01 Aug 2003
TL;DR: The Hart-Cellar Immigration Act of 1965 as discussed by the authors was one of the first immigration laws that allowed immigrants from Asia and Latin America to become a majority of the population of the United States.
Abstract: Changes in U.S. immigration laws in the past four decades have had far-reaching consequences for American religion. Even though the majority of the new immigrants are Christian (Warner and Wittner 1998; Ebaugh and Chafetz 2000b), the practices, symbols, languages, sounds, and smells that accompany the ethnically and racially diverse forms of practicing Christianity, brought by immigrants from Latin America, the Caribbean, the Philippines, China, Vietnam, India, Africa, and elsewhere challenge the various European practices of Christianity that have predominated in the United States since its founding. As Maffy-Kipp (1997) argues, rather than immigrants “de-Christianizing” religion in America, they have, in fact, “de-Europeanized” American Christianity. In addition, the new immigrants have brought religious traditions, such as Buddhism, Hinduism, Islam, Zoroastrianism, Sikhism, Vodou, and Rastafarianism, that were unfamiliar to Americans prior to the mid-1960s. Today many American neighborhoods are dotted with temples, mosques, shrines, storefront churches, Christian churches with foreign names, guadwaras, and botannicas. THE HISTORICAL CONTEXT The “new immigrants” refer to those who entered the United States after the passage of the Hart-Cellar Immigration Act of 1965. The abolition of the country-of-origin quotas established in 1924, and the dramatic increase in immigration visas provided to people from Asia and Latin America, in particular, significantly altered the racial and ethnic backgrounds of immigrants. For example, the number of Asian immigrants living in the United States rose from about 150,000 in the 1950s to more than 2.7 million in the 1980s, while the number of European immigrants fell by more than one-third.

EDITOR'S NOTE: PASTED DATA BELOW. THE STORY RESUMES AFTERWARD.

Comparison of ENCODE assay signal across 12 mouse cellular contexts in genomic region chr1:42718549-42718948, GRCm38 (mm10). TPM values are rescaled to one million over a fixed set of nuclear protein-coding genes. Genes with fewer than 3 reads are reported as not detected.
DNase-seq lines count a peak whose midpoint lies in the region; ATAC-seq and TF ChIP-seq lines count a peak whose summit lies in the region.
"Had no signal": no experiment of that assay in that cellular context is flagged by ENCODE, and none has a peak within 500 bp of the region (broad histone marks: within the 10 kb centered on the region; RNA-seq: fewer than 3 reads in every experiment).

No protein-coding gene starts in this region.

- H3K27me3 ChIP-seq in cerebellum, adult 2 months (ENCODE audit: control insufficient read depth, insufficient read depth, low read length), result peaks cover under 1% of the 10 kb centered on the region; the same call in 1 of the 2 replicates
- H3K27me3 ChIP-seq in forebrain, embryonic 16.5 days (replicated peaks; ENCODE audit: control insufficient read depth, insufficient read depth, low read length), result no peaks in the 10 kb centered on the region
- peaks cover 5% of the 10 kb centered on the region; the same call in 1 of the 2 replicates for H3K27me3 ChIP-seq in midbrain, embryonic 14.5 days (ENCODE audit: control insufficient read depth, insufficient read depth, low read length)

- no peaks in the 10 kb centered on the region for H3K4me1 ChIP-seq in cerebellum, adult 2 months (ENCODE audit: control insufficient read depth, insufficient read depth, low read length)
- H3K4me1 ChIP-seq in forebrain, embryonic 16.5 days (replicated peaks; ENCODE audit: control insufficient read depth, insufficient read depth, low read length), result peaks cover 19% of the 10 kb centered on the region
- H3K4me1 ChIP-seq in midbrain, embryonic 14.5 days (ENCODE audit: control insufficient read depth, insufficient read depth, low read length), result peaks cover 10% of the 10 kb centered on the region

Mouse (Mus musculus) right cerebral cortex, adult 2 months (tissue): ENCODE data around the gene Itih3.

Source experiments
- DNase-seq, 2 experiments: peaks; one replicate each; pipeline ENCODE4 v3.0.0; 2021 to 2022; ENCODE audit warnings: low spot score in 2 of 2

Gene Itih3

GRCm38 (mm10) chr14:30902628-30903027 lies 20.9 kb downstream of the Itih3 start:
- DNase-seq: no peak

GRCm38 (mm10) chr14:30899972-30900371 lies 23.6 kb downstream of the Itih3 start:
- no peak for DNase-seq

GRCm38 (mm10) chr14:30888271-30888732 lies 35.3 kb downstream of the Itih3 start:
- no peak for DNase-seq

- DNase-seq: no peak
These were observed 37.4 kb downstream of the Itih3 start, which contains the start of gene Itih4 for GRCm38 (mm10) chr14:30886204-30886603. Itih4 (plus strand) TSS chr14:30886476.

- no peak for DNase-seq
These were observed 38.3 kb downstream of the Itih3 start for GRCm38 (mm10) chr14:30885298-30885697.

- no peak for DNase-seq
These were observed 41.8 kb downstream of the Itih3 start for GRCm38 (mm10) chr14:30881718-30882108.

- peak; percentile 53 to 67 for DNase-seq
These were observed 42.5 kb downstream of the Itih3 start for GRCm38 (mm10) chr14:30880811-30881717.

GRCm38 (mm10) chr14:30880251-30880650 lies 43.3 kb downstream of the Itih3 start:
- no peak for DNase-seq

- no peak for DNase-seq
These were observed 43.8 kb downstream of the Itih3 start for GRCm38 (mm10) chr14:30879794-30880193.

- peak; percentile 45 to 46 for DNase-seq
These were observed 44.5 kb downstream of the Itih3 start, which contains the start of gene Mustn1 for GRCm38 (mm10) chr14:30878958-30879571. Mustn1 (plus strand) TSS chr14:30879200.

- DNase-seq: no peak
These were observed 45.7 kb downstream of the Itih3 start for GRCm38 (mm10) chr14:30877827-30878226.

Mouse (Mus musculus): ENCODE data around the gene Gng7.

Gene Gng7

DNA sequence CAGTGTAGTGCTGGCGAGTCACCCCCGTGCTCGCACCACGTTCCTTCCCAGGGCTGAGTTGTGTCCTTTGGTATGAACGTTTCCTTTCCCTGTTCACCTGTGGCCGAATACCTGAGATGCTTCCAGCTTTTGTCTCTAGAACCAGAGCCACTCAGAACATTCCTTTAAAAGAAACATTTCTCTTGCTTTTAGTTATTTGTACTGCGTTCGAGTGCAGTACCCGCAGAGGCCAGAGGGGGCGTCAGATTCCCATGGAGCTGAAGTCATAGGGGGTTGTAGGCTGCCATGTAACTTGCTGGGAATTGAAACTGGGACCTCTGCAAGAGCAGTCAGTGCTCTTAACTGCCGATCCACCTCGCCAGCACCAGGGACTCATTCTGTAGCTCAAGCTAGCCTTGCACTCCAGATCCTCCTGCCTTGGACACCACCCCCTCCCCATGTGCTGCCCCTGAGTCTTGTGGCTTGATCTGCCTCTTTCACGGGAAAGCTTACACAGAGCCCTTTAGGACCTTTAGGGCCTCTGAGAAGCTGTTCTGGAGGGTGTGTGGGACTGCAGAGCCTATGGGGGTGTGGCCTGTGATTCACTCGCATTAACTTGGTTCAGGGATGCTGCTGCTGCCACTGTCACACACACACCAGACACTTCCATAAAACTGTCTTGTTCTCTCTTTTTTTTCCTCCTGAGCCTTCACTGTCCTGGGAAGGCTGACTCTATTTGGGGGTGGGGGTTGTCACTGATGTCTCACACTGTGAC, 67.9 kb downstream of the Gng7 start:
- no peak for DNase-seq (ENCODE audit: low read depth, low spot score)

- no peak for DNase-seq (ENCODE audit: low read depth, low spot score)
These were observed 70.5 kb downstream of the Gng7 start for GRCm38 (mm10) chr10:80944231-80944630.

01 Jan 2003
TL;DR: In this paper, the authors highlight current research and thinking in the sociology of religion and provide a resource for sociologists in general by integrating broader questions of sociology (e.g., demography, ethnicity, life course, inequality, political sociology) into the analysis of religion.
Abstract: Religion is a critical construct for understanding contemporary social life. It illuminates the everyday experiences and practices of many individuals; is a significant component of diverse institutional processes including politics, gender relations, and socioeconomic inequality; and plays a vital role in public culture and social change. This handbook showcases current research and thinking in the sociology of religion. The contributors, all active writers and researchers in the area, provide original chapters focusing on select aspects of their own engagement with the field. Aimed at students and scholars who want to know more about the sociology of religion, this handbook also provides a resource for sociologists in general by integrating broader questions of sociology (e.g., demography, ethnicity, life course, inequality, political sociology) into the analysis of religion. Broadly inclusive of traditional research topics (modernity, secularization, politics) as well as newer interests (feminism, spirituality, faith-based community action), this handbook illustrates the validity of diverse theoretical perspectives and research designs to understanding the multilayered nature of religion as a sociological phenomenon.